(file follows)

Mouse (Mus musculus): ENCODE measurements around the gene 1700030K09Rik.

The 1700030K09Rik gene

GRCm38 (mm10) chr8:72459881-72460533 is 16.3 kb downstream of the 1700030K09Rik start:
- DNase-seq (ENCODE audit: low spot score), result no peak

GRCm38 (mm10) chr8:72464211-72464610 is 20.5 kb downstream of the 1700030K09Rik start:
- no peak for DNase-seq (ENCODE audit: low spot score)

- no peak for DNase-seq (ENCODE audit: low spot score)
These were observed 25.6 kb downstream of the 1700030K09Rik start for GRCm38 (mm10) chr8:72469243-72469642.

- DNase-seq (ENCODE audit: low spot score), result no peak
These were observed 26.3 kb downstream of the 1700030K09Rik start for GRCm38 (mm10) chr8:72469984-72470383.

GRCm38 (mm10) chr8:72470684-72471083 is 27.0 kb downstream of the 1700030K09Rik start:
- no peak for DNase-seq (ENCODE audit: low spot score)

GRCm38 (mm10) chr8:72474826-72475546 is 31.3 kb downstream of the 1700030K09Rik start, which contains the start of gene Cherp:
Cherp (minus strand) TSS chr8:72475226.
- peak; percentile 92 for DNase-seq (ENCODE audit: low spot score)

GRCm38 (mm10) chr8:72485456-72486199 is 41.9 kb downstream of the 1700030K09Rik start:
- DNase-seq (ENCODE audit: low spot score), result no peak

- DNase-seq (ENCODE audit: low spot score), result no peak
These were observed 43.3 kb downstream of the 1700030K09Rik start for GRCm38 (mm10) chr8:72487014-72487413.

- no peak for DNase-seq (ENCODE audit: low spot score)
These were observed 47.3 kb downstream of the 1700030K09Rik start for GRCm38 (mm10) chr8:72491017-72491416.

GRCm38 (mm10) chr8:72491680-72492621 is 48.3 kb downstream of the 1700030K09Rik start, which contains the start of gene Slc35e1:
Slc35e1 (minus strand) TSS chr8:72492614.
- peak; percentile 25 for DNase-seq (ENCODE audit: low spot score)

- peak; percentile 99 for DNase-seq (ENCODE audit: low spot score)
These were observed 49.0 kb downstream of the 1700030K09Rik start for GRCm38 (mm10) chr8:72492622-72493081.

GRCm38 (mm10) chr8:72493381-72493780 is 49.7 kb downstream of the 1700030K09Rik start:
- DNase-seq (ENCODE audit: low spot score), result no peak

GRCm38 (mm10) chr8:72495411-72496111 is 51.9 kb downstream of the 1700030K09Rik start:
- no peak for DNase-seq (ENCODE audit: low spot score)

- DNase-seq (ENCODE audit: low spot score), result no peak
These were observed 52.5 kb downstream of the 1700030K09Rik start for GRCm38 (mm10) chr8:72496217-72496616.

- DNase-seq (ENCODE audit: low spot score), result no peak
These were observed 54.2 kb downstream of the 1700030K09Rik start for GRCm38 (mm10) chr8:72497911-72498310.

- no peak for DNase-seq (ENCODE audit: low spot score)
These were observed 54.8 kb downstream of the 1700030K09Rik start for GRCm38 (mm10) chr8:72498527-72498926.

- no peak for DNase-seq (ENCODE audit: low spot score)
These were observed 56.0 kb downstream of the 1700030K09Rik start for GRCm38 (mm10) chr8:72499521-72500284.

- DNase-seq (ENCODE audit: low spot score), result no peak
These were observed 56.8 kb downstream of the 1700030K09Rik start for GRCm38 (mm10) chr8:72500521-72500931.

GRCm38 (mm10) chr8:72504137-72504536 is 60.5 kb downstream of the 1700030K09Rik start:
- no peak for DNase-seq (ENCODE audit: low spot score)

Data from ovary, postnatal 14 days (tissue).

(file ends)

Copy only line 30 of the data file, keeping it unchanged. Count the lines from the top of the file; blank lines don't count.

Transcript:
- no peak for DNase-seq (ENCODE audit: low spot score)